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Projects within Gender DynamiX PDF Print E-mail
Gender DynamiX has a number of ongoing projects aimed at making the lives of transgender individuals easier while also educating the general public about transgender issues and challenges.


TG Support Group for Sex Workers
SWEAT (Sex Workers Education and Advocacy Taskforce), an organisation fighting for the decriminalisation of sex work, and Gender DynamiX have recently joined forces (see Edition 11). The two organisations have now started the Transgender Sex Workers Support Group. Male to Female Transgender Sex Workers are most vulnerable to discrimination, not only because of the work they do, but also because of their Gender identity. Another reason is the challenges they face daily, in the community, but sometimes also in their own homes because many parents find it difficult to accept their transgender children and often evict or even disown their children. This often leads to homelessness and difficulty finding work, which in turn forces them into sex work in order to survive. A number of them end up abusing substances and are themselves the victims of abuse. They are also particularly susceptible to HIV. The support group allows them the freedom to live out their lives as is comfortable for them. They are taught the difference between gender identity and sexual orientation, and it helps them to go out and conduct themselves professionally. Most importantly they can go out there and apply what they have learnt and pass it on to other TG sex workers and encourage them to join the group.

Transgender Parent Support Group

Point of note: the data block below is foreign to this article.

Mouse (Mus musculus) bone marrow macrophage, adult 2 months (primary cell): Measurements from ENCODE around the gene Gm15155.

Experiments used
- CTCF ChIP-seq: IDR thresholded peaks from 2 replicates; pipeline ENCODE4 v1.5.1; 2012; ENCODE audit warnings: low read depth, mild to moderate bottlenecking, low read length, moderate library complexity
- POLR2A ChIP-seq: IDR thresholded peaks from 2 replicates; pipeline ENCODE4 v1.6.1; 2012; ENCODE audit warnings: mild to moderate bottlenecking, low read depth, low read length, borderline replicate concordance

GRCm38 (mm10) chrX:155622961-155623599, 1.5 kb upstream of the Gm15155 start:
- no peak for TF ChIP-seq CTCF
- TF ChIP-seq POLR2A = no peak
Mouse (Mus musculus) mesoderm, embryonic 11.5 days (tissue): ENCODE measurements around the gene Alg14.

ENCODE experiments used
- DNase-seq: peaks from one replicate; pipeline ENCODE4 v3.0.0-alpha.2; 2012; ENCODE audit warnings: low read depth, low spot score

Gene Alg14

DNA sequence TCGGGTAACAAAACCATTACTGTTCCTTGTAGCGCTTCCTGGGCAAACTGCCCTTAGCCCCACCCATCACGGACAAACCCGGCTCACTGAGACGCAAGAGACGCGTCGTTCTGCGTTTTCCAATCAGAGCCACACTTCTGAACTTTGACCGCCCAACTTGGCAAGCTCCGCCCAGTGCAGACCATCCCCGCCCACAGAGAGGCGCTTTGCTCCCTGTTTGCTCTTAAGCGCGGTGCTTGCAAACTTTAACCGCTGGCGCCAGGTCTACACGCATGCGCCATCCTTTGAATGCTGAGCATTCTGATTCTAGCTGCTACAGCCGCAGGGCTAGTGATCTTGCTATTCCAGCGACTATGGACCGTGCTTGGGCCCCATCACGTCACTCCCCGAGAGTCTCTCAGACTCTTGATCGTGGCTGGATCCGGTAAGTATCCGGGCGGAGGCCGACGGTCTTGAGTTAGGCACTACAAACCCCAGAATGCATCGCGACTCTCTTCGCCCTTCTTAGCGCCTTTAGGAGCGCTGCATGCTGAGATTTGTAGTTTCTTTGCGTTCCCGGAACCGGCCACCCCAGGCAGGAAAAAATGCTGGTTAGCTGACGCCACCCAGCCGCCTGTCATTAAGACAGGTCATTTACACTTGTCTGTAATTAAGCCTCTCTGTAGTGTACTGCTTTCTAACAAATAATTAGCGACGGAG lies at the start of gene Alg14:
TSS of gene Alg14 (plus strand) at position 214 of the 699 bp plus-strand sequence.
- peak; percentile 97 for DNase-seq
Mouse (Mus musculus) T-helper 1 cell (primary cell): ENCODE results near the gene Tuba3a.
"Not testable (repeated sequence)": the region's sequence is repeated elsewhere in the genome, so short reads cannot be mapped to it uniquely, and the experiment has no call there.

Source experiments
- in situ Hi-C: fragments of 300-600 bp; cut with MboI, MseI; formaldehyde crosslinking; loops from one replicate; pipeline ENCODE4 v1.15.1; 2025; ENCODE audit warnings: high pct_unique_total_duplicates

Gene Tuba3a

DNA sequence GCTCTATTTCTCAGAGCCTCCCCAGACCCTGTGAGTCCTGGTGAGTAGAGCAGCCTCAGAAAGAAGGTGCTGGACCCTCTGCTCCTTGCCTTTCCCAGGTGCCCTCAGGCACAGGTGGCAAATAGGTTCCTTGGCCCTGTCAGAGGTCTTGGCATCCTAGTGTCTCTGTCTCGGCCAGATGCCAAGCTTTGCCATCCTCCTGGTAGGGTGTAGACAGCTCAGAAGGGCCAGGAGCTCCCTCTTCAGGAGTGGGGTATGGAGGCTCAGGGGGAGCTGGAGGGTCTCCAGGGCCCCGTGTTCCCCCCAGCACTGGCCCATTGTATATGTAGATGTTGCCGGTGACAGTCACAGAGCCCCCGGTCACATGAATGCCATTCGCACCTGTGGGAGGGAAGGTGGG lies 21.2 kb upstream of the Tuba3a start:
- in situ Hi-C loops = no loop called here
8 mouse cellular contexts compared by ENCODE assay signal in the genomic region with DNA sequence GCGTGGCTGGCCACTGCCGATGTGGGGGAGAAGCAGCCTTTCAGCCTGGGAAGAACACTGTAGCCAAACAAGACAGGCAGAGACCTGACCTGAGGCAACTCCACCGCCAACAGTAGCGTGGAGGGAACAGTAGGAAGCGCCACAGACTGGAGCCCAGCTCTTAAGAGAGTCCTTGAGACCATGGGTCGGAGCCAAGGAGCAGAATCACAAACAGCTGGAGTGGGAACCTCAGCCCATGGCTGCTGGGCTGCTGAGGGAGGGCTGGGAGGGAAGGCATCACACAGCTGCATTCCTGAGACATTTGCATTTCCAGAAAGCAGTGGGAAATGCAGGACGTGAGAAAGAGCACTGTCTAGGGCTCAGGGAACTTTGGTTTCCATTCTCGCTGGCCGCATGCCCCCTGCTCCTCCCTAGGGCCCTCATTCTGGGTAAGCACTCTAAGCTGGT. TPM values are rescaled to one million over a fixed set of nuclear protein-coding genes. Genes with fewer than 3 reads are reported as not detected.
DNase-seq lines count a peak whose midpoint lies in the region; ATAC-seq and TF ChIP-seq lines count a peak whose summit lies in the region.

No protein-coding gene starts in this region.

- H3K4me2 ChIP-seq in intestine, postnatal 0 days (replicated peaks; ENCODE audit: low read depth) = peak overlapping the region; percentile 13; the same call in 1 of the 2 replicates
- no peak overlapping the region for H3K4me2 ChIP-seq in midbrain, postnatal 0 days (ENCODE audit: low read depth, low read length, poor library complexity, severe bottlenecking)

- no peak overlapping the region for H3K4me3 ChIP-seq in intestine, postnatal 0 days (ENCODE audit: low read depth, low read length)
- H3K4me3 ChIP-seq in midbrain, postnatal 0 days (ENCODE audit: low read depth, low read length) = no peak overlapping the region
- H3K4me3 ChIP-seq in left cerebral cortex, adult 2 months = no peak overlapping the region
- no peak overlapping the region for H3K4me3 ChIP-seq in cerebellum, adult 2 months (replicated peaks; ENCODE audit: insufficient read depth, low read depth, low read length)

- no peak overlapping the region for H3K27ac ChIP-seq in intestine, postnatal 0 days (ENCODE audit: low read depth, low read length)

This is a support group for parents of transgender children of any age. Parents share their experiences and knowledge and discuss strategies for the education of service providers.

T-Junction Social Group
The social group, T-Junction meets at a restaurant in Observatory, Cape Town once a month after the Transgender Support Group which is run by Triangle Project. The meeting takes place on the top floor – this is a private area where transgender persons and the SOFFAs (Significant other, Friends, Family and Allies) can meet without fear or embarrassment and just be themselves, amongst people who understand and share the same challenges they face. If they are not out yet, they can come dressed in gender clothes and change into their preferred clothes and walk around without the fear of ridicule.

Siyahlangana Youth Group
 This is a youth support group for under- twenty masculine identified female bodied persons – transmen and butch lesbians – who meet every last Friday of the month at Gender DynamiX offices. Many transgender men come out of lesbian communities and are especially friendly with masculine lesbians (butches). When they express their gender identity to their lesbian friends, it creates confusion of who is a butch lesbian and who is a transgender man and what the difference is and often there is conflict arising. Transgender men are often rejected by the lesbian community and end up alone. It is important to have a group like this in the township because female bodied persons with a male gender identity are vulnerable and are especially at risk of falling victim to violence, abuse and ‘corrective rape’ . Currently some of the members are receiving counselling to help them understand and accept what they are.

African Exchange Programme